Calling All Hipsters
There are few sounds as compelling in the world as the thick, warm grooviness of a really nice double bass, and it’s a pity that those who play this demanding instrument are often hidden there in the back of the band in a support role. But fans of jazz especially know never to underestimate the bass player. After all, some of the finest composers and bandleaders of all time – like my boys Charles Mingus and Dave Holland – were/are bass players. And this week at Roots, we’ll be hearing from an extraordinary bass player who earned her reputation in bluegrass but who as a bandleader has exploded the genre barriers and offered us a striking new acoustic sound.
Her name is Missy Raines, and if you follow the picking world, you may know she owned the IBMA bass player of the year award for a while, picking up seven trophies between 1998 and 2007. Since she started her career playing with greats like Eddie Adcock and Claire Lynch, she’s been interested in forming a nimble, improvisatory band, and now she has one called The New Hip. This is both a funny little riff on the famous album title Birth of the Cool that symbolized Miles Davis and the California-driven jazz trend of the 1950s, as well as a funny little riff on Missy’s own miraculous prosthetic that made it a hell of a lot easier for her to walk, play her stand-up instrument and insist to friends that she is part cyborg.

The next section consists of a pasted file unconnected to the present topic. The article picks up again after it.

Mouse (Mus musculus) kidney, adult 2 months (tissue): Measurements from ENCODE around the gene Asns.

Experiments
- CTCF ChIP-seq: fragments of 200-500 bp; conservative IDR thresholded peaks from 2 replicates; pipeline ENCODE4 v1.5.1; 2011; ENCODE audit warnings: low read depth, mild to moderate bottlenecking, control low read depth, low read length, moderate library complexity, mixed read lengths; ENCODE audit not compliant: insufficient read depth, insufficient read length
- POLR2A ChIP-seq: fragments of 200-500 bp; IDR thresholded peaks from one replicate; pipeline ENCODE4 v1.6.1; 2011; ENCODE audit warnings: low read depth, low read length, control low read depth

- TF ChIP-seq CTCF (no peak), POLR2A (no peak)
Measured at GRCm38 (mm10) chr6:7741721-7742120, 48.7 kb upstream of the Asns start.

Missy says she consciously reached out to players a generation younger than she is for a few reasons. One is that they were less likely to be enmeshed in other working bands. The other is that they think and play more freely. So she and her young prodigies hit the studio and came up with one of the coolest albums of 2009, Inside Out on the Compass label. From the first gut-stirring (low) notes, it’s a fun, sophisticated and dynamically involving piece of work. And though it’s mostly an instrumental album that fuses grass, jazz and funk, Missy shows her skill at picking and singing songs with a few beautifully rendered songs from the underappreciated Ed Snodderly. Get a copy of this for yourself and then one for your Mom and Dad. Tell them to put it on for a Sunday morning and see if they don’t thank you.
The rest of the night promises to be a lot more rustic, rambling, shambling and rocking. Frontier Ruckus is a quartet from Detroit that’s steeped in Southern folk music. Rolling Stone calls them “gothic Americana” but that might make them sound darker than they are. Oh one of the guys plays the saw. We’ll also be hearing from Stonehoney, an Austin band of more electrified twang that the Austin American Statesman said this summer could be the best country rock band in the Texas capitol. And that’s saying something. And the Howling Brothers also seem to rely heavily on the acoustic bass, of the slappy-thumpy variety.
So come pay us a visit at the barn and you too will have more friends with low basses.